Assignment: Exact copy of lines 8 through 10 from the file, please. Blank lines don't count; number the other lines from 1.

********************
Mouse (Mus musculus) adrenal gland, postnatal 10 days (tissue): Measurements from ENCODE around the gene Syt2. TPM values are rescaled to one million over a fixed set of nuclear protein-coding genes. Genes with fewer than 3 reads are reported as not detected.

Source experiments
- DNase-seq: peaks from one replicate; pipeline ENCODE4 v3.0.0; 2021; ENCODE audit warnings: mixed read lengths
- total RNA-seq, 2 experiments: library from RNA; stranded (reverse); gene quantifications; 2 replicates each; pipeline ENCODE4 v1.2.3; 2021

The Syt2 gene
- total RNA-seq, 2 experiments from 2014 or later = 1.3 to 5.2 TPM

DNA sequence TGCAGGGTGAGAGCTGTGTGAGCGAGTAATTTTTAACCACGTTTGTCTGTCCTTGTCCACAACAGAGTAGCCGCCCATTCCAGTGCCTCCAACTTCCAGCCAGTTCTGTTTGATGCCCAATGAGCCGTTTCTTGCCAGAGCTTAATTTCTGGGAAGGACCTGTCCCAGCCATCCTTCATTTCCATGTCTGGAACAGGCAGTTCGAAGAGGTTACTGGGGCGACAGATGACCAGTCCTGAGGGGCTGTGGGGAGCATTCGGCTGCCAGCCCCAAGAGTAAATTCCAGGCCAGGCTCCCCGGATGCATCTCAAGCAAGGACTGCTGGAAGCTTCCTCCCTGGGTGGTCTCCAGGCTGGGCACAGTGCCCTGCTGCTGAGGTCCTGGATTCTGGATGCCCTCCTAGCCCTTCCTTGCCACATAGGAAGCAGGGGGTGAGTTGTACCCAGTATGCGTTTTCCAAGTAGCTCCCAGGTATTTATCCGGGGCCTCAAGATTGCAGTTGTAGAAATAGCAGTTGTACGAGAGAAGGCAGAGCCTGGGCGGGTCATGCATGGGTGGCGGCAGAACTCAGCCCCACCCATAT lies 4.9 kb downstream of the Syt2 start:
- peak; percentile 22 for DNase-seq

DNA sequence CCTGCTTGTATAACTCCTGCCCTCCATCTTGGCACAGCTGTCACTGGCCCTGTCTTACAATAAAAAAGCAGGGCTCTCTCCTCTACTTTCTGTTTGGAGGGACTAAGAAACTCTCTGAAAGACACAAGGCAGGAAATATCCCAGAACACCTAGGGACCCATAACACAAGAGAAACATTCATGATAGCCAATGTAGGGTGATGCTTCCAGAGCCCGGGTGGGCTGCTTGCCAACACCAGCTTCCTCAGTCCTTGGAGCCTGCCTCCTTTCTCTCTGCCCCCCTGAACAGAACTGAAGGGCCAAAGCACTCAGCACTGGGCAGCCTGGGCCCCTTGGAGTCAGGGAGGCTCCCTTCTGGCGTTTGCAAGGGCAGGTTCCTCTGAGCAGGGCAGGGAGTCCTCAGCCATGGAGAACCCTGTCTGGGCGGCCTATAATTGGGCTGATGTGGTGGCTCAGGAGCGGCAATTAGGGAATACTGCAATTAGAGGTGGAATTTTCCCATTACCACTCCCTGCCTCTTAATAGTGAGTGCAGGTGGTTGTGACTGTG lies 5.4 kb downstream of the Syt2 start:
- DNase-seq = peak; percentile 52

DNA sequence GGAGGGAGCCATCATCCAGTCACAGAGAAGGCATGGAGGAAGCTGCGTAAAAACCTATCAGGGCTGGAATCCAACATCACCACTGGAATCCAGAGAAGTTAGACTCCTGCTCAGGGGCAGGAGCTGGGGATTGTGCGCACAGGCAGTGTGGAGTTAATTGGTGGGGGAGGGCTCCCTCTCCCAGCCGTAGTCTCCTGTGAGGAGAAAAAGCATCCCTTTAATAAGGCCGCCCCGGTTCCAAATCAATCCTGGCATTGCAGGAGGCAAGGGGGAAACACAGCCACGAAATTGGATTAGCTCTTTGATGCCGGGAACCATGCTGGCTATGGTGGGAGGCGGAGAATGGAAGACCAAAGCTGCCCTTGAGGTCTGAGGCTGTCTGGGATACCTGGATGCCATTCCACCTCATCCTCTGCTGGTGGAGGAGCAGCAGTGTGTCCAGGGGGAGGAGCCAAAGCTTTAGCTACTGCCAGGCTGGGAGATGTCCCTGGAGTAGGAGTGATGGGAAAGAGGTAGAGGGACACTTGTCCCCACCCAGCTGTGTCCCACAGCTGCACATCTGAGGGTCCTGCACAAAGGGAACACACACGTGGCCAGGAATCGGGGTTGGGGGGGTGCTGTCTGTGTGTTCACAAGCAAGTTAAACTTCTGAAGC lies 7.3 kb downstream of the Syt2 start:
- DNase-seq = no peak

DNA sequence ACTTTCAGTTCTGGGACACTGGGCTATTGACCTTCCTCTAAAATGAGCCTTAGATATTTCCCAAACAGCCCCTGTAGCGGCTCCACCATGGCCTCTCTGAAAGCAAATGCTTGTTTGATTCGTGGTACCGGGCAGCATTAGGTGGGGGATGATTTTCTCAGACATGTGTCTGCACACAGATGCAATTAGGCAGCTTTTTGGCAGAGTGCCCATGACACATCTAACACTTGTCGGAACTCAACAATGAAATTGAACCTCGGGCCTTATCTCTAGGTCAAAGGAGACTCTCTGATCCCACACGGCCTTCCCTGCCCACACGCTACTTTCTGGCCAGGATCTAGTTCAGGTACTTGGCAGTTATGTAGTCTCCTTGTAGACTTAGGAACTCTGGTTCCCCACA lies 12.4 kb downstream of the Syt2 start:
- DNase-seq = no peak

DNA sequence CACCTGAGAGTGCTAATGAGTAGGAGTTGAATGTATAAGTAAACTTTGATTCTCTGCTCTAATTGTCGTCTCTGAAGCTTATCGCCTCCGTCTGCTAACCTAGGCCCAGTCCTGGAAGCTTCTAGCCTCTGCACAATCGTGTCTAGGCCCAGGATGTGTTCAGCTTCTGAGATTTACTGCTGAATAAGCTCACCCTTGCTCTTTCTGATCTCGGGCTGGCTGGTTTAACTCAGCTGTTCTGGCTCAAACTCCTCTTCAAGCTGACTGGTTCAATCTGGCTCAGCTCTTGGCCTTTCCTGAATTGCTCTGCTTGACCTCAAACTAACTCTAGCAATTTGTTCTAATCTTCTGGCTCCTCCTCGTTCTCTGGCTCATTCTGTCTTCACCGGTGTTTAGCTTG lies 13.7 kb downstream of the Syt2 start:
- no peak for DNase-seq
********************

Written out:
- peak; percentile 22 for DNase-seq

DNA sequence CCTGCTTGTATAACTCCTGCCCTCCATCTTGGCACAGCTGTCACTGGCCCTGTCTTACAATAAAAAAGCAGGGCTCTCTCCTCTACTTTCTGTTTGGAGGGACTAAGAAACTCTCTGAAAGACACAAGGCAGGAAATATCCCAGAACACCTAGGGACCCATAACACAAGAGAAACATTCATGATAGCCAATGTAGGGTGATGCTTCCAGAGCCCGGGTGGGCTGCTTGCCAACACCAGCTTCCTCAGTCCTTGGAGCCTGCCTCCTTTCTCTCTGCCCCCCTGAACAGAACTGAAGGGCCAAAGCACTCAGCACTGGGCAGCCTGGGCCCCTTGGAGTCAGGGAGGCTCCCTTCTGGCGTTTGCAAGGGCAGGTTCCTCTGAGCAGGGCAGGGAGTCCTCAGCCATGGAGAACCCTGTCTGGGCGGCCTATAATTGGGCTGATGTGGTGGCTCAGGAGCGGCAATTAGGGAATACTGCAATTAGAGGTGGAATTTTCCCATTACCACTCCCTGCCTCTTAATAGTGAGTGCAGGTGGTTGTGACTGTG lies 5.4 kb downstream of the Syt2 start:
- DNase-seq = peak; percentile 52